The social and psychological cement that holds the entire Leviathanic edifice together is patriarchy. Leviathan is in a sense only the male ego and male aggressiveness expanded into a vast social or rather anti-social system. "When we speak of real History, of History proper, we mean His-story. It is an exclusively masculine affair. If women make their appearance in it, they do so wearing armor and wielding a phallus shape. Such women are masculine." (p. 41) It is only in our own time that we can clearly see what such a "States-Woman" could possibly be. The most highly developed specimen thus far was Mad Maggie Thatcher, the Iron Lady, a Phallic Mother if there ever was one. For a more perfect example we must wait for a Woman of Steel, the deadly Staliness of the future. Fredy Perman points out the many aggressive, masculine images that pervade the dominating imaginary over the ages. "The whole affair revolves around phallus shapes: the spear, the arrow, the Ziggurat, the Obelisk, the dagger, and of course later the bullet and the missile." (p. 40) This imagery is perhaps obvious, but worth remembering, as is the fact that these images are all phantom forms of the the phallic ego, the ultimate lethal, annihilating missile directed at everything in the world that still lives.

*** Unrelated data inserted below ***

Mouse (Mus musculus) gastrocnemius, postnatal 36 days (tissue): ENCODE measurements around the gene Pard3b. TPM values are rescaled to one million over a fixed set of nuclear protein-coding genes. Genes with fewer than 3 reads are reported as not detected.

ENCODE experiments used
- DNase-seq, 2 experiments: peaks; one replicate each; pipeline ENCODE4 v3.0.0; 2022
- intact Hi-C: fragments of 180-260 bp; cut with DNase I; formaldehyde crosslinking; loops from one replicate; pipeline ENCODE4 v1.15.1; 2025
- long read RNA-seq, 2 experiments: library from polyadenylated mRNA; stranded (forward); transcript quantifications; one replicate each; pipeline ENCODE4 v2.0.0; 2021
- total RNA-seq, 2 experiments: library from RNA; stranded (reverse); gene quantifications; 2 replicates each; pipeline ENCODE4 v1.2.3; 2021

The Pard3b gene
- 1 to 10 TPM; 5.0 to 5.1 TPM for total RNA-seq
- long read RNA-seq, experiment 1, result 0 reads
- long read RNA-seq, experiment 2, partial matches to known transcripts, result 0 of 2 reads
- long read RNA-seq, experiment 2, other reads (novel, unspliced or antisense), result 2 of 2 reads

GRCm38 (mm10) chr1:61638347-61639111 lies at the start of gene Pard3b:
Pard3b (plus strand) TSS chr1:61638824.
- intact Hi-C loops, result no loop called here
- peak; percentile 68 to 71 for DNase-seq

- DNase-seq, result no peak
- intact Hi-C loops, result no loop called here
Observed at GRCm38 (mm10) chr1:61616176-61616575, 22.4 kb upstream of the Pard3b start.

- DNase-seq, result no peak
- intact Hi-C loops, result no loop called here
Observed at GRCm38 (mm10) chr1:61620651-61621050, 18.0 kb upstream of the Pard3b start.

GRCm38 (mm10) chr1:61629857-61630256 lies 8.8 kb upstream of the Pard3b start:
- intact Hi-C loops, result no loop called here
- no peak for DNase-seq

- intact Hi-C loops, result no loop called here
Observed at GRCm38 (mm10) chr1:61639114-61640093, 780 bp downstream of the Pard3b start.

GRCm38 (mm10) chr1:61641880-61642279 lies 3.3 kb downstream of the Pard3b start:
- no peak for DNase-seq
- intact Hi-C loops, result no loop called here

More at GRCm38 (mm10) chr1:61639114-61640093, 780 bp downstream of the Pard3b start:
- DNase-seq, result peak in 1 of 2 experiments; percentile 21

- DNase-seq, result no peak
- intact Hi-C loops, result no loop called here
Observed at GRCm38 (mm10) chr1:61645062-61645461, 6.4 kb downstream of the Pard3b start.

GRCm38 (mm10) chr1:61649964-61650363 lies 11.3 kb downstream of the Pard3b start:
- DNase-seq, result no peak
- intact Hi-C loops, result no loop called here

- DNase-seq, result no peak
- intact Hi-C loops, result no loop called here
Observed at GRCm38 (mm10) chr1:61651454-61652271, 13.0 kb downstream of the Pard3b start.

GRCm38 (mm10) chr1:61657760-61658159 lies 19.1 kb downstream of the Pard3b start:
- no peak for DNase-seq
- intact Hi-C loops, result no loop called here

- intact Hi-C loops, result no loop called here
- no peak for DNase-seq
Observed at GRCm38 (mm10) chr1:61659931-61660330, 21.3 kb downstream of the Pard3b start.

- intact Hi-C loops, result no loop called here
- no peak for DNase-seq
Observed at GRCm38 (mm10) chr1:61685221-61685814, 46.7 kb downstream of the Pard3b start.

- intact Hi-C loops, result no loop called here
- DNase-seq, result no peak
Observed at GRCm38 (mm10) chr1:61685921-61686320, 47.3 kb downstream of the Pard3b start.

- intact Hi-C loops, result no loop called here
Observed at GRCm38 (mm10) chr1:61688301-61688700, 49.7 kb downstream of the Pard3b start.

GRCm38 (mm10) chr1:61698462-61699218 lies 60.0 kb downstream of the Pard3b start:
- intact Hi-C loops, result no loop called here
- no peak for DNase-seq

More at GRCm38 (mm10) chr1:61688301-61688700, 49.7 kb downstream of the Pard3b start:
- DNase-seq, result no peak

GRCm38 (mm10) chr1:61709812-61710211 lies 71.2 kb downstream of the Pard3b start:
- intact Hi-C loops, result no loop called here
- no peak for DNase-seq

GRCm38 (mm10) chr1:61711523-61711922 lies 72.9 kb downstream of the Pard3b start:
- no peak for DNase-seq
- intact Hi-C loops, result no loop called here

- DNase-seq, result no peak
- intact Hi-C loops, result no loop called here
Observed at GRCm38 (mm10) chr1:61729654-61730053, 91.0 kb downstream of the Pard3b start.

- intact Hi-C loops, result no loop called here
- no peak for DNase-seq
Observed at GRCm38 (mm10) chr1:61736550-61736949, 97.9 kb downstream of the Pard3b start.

Fredy Perlman shows us that Leviathan's long his-story is the story of the denaturing, objectification and mechanizing of all of reality. "As the generations pass, the individuals within the cadaver's artificial entrails, the Ensi as well as the zek, the operators of the great Worm's segments, become increasingly like the springs and wheels they operate, so much so that sometime later they will appear as nothing but springs and wheels." (p. 37) The reduction of the universe to dead matter is not, as many believe, a product of the Enlightenment and the Newtonian world-view. The process is implicit in the history of Leviathan from the beginning. The Worm and the Octopus both eat away at the organic community and turn all to dead matter. The living world is slowly disenchanted or murdered symbolically, and then, to an increasing degree, it is literally killed. At the same time, dead objects are fetishized, given power as if they were animate beings.